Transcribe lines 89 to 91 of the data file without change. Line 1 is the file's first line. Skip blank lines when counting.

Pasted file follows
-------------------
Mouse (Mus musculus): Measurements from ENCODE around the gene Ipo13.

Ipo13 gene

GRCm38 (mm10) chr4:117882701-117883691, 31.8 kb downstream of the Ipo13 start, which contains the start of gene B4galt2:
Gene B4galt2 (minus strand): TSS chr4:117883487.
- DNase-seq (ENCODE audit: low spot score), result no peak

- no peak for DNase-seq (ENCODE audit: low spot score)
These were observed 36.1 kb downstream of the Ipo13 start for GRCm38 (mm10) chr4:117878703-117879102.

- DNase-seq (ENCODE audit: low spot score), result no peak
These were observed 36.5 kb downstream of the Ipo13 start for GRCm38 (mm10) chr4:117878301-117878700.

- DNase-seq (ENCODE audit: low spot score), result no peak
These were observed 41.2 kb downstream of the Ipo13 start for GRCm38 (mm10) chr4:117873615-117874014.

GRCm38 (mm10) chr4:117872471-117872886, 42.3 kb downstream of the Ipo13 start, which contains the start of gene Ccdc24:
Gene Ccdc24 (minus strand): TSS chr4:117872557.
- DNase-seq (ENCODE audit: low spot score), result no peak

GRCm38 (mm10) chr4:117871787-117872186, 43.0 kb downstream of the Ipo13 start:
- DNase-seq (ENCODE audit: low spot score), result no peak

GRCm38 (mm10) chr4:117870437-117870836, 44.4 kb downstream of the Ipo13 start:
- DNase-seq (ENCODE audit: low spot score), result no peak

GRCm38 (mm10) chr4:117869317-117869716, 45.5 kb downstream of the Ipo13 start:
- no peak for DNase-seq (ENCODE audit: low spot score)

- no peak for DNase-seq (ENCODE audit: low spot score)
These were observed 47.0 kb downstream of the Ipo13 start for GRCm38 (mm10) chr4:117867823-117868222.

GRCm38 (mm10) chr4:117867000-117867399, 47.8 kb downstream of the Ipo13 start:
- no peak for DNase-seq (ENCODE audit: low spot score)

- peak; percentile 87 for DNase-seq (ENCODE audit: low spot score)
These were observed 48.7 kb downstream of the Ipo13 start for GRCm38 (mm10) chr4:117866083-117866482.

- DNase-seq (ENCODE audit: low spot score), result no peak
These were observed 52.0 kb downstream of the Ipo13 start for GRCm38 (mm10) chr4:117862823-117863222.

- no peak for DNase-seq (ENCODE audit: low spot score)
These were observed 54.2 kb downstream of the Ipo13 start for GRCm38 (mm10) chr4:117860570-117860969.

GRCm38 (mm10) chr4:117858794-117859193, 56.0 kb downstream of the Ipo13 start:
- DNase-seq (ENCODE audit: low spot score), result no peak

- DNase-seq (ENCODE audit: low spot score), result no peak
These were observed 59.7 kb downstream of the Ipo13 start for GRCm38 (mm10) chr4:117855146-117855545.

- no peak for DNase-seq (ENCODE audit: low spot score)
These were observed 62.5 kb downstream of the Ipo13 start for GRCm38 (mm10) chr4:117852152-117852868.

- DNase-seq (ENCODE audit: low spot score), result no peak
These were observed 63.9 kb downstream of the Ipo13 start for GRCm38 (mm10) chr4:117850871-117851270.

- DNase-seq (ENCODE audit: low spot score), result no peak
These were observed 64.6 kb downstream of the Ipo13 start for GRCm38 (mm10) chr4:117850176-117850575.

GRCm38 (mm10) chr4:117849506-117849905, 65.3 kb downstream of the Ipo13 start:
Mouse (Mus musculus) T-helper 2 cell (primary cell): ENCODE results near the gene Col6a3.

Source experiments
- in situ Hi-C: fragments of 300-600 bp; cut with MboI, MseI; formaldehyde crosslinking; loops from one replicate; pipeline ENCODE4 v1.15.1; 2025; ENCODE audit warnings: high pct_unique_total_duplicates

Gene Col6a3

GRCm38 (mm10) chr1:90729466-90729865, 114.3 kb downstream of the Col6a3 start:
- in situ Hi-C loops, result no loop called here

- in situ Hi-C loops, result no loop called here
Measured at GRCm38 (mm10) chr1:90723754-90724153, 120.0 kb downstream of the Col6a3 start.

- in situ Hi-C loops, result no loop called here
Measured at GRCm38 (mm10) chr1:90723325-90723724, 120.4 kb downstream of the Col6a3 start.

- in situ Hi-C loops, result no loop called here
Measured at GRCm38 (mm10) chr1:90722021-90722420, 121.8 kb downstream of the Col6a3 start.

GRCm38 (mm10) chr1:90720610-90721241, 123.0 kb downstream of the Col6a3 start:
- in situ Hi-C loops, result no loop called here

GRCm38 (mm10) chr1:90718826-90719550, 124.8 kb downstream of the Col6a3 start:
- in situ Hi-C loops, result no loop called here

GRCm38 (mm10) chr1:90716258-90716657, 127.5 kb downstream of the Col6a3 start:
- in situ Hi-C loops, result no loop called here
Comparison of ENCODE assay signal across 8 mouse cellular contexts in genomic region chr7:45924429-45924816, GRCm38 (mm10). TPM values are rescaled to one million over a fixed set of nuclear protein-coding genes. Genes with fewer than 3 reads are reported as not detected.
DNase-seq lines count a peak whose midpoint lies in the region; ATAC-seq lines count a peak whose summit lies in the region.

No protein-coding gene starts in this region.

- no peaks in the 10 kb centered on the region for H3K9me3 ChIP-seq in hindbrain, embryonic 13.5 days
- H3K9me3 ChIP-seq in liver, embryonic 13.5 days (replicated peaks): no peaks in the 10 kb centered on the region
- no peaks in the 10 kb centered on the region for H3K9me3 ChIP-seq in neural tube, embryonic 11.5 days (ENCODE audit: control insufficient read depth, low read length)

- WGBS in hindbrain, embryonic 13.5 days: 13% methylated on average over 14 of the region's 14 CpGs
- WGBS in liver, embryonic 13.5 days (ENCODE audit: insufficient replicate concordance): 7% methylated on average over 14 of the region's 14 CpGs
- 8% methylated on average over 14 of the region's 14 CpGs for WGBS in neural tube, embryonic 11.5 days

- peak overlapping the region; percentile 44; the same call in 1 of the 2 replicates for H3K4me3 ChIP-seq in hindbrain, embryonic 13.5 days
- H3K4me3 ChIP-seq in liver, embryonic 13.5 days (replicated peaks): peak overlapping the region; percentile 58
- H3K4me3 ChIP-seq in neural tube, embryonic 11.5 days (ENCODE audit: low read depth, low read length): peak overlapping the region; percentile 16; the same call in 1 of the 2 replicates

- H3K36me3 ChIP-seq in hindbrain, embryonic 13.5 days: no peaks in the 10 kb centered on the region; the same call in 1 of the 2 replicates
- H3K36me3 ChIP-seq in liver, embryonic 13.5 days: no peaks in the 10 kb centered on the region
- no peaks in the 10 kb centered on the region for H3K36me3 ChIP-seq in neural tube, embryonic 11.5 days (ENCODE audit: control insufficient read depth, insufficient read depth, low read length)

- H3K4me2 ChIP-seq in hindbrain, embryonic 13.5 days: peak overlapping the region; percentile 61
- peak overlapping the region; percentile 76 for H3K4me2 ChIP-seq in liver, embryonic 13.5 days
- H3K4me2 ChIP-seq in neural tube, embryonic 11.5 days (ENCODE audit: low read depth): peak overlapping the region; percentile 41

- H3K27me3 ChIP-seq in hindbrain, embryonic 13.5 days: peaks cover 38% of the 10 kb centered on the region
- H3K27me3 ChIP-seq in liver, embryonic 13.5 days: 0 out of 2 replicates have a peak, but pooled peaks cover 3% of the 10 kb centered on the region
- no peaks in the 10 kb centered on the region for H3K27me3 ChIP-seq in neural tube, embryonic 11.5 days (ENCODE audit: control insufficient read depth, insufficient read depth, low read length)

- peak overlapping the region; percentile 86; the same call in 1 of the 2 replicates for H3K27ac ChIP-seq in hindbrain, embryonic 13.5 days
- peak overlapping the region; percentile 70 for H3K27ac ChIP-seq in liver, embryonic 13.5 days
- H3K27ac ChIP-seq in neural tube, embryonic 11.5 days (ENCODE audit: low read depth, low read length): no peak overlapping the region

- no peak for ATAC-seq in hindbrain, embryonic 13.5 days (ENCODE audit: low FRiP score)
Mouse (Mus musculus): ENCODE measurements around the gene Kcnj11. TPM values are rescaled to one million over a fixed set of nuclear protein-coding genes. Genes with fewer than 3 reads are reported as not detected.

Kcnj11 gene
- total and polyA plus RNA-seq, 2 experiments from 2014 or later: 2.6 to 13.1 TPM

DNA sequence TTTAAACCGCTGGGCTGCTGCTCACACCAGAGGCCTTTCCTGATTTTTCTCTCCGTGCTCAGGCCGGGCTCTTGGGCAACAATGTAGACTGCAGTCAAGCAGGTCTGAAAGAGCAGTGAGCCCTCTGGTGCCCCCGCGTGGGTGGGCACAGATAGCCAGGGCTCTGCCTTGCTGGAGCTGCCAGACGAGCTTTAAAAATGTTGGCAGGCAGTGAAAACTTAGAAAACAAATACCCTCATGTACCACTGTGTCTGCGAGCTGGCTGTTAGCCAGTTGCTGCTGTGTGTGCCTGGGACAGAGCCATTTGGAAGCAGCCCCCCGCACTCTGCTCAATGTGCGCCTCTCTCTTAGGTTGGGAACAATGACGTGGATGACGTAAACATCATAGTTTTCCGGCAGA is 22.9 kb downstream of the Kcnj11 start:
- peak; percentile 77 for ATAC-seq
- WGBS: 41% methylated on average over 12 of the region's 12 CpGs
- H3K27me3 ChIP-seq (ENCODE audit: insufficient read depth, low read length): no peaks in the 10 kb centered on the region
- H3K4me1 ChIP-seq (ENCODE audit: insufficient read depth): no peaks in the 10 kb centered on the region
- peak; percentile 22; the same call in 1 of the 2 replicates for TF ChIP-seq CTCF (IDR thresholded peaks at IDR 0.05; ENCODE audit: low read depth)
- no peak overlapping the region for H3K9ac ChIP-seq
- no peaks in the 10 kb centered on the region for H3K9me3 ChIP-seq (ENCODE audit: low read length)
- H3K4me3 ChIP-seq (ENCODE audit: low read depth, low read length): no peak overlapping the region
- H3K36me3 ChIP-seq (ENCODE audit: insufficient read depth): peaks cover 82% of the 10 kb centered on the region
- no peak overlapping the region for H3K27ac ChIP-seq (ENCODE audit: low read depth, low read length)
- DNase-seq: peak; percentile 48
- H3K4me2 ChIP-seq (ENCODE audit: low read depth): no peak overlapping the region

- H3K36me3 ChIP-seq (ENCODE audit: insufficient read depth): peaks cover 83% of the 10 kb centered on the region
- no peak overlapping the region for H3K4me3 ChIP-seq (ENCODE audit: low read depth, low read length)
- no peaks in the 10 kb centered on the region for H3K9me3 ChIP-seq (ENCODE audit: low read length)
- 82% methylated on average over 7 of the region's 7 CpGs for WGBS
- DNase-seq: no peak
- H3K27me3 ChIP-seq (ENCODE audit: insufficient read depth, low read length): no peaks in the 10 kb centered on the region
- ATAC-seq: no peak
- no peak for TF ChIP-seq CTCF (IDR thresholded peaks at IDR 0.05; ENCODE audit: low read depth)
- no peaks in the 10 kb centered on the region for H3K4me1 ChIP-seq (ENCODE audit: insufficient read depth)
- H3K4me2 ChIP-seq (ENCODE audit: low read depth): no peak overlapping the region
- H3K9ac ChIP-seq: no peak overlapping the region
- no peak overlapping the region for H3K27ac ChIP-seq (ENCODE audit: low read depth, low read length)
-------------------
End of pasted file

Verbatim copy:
- peak; percentile 77 for ATAC-seq
- WGBS: 41% methylated on average over 12 of the region's 12 CpGs
- H3K27me3 ChIP-seq (ENCODE audit: insufficient read depth, low read length): no peaks in the 10 kb centered on the region